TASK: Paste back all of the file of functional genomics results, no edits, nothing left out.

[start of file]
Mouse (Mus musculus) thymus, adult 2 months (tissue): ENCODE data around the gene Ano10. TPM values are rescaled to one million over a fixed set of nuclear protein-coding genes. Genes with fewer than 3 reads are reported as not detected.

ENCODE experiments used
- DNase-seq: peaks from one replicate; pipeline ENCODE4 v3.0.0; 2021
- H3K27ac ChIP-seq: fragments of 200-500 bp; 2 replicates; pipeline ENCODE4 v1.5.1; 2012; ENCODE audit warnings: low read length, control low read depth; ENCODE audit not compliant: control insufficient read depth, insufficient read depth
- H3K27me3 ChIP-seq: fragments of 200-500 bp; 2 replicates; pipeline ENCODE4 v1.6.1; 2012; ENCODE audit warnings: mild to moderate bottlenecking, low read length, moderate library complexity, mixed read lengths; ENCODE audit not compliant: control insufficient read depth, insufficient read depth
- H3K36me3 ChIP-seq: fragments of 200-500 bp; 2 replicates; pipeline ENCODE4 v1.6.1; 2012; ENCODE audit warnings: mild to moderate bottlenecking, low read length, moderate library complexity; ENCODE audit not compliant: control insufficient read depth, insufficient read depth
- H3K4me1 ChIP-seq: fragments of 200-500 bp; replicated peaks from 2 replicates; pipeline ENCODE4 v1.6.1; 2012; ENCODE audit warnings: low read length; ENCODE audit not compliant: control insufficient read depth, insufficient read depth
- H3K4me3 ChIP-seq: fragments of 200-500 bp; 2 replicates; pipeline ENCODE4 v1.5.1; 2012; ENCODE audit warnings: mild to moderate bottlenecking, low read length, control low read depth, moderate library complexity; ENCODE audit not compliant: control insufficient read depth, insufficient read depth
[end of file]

Mouse (Mus musculus) thymus, adult 2 months (tissue): ENCODE data around the gene Ano10. TPM values are rescaled to one million over a fixed set of nuclear protein-coding genes. Genes with fewer than 3 reads are reported as not detected.

ENCODE experiments used
- DNase-seq: peaks from one replicate; pipeline ENCODE4 v3.0.0; 2021
- H3K27ac ChIP-seq: fragments of 200-500 bp; 2 replicates; pipeline ENCODE4 v1.5.1; 2012; ENCODE audit warnings: low read length, control low read depth; ENCODE audit not compliant: control insufficient read depth, insufficient read depth
- H3K27me3 ChIP-seq: fragments of 200-500 bp; 2 replicates; pipeline ENCODE4 v1.6.1; 2012; ENCODE audit warnings: mild to moderate bottlenecking, low read length, moderate library complexity, mixed read lengths; ENCODE audit not compliant: control insufficient read depth, insufficient read depth
- H3K36me3 ChIP-seq: fragments of 200-500 bp; 2 replicates; pipeline ENCODE4 v1.6.1; 2012; ENCODE audit warnings: mild to moderate bottlenecking, low read length, moderate library complexity; ENCODE audit not compliant: control insufficient read depth, insufficient read depth
- H3K4me1 ChIP-seq: fragments of 200-500 bp; replicated peaks from 2 replicates; pipeline ENCODE4 v1.6.1; 2012; ENCODE audit warnings: low read length; ENCODE audit not compliant: control insufficient read depth, insufficient read depth
- H3K4me3 ChIP-seq: fragments of 200-500 bp; 2 replicates; pipeline ENCODE4 v1.5.1; 2012; ENCODE audit warnings: mild to moderate bottlenecking, low read length, control low read depth, moderate library complexity; ENCODE audit not compliant: control insufficient read depth, insufficient read depth